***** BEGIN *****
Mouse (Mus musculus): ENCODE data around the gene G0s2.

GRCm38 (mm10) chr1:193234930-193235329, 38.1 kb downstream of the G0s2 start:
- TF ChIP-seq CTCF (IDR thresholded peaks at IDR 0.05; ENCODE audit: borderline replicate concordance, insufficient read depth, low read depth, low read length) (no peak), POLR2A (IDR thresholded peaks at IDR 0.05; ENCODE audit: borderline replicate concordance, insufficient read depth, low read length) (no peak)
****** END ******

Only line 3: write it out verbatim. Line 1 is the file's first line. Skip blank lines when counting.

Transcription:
- TF ChIP-seq CTCF (IDR thresholded peaks at IDR 0.05; ENCODE audit: borderline replicate concordance, insufficient read depth, low read depth, low read length) (no peak), POLR2A (IDR thresholded peaks at IDR 0.05; ENCODE audit: borderline replicate concordance, insufficient read depth, low read length) (no peak)